My last time in Paris was when the yellow vest protests were in their dawn. Back then, I had the fortune of sharing some tense moments with a man named Michel while we performed a sort of street ballet: we would retreat away from Champs-Élysées as teargas canisters would go off near us and then approach it again as the wind would blow some passages through the smoke curtains. It was not an easy time but it seems extremely tamed, even romantic, compared to what this has turned into just 5 weeks later. Paris is not the hotbed of yellow vests anymore. It gets the most international coverage, of course, and the long end of the police stick as a consequence. But the movement isn't Parisian anymore. Marseille, Montpellier, Lyon, Toulouse, Lille, Nantes, and many other cities are seeing their share of protest with its corresponding police countering. Roadblocks are happening this weekend all over the Southwestern border with Spain. In Bordeaux, some days ago, a firefighter was put into a coma by a police-shot flash-ball.

 

"What has changed since the start, in your opinion?" I ask Mounira, as we near a place where we can grab a coffee in a paper cup and continue our walk. She mulls a response for what feels like an eternity. In her mind, this isn't about fuel prices or even cost of living anymore. Few in Europe know it but France has an epidemic of farmers committing suicide. And what my friend comments connects directly to that. Well informed as they are, French know that the crisis among their farmers may trace back to 2015 when the European Union ended diary quotas which were aimed at fencing overproduction, dropping the price of milk below sustenance at the same time that Brussels sanctioned Russia and, with it, a very important market for milk nosedived. As farms closed, then, cows went to the slaughterhouse, creating a domino effect on meat prices. Any economic or international politics considerations aside, the point is that the French connect dots and reach the conclusion, whether right or wrong, that they are not masters of their own destiny.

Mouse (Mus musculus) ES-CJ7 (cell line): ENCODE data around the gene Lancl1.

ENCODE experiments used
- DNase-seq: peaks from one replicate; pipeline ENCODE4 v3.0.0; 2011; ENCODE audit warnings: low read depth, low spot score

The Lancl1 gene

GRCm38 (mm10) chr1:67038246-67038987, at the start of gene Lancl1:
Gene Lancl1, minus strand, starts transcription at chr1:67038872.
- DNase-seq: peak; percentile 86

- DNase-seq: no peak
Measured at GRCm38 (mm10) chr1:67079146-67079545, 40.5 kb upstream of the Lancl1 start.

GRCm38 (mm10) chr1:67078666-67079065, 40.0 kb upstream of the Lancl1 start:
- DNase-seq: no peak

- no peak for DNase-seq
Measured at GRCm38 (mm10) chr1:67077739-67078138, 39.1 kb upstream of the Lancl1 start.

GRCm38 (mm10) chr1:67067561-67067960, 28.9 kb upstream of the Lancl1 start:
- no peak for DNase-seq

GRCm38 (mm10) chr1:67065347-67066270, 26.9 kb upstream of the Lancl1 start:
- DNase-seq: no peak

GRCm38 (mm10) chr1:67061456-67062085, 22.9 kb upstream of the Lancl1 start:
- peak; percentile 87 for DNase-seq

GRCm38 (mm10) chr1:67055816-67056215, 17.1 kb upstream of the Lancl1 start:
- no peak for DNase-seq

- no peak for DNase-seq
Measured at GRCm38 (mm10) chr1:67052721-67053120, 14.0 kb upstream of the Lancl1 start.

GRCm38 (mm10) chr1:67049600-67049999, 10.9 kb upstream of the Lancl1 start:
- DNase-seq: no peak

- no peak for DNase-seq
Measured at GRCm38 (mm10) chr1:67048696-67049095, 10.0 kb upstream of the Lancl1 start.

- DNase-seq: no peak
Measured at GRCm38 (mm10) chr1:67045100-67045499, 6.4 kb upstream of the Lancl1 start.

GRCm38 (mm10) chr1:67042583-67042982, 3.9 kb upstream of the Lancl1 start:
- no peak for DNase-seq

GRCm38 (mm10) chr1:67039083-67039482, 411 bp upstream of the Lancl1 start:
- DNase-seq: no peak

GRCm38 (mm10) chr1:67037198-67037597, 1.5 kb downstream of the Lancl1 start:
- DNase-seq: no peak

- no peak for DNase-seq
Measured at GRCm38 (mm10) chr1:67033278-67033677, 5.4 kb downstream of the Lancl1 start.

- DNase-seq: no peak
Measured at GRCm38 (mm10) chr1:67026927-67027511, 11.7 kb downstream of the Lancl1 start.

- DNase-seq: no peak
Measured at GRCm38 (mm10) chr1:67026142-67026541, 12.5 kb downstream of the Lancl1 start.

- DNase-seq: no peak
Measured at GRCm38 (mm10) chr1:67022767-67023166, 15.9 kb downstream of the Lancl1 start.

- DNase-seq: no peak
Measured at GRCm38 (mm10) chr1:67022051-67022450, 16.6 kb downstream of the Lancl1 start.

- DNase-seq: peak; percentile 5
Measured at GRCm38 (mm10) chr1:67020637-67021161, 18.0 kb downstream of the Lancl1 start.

"It's not too different than what is happening in the United States or across Europe" Mounira tells me, finally grabbing her first cigarette since we met. The media and the elites aren't trusted anymore. They are perceived as wreaking havoc by bringing more immigrants who cheapen the labor and overburden the government expenditure, compromising everyone's safety net. Politicians, specially Macron, are seen as extremely arrogant while, at the same time, openly submissive to the dictates of the European Union. "This is not our France anymore", she tells me, and, in a sense, they are right. While Paris and other big French cities were always the crown jewels of the country, France used to have a vibrant life outside the urban centers. Not anymore, though. And the mushrooming of protests by the gilets jaunes are, in a way, the awakening of formerly dormant regions.

 

Finally, Mounira dons her vest and we join today's march. "What do you expect to achieve today?" I ask her, as I put on a baseball hat with the word "press" expecting that it would protect me somehow. She greets a few of those already in the march, not effusively but with a knowing nod, as fellow combatants next to whom she has already shed blood. She fixes my hat a bit and then responds, softly yet determined: "For something to change. Anything, really." She pauses then sighs. "And to not get killed in the process."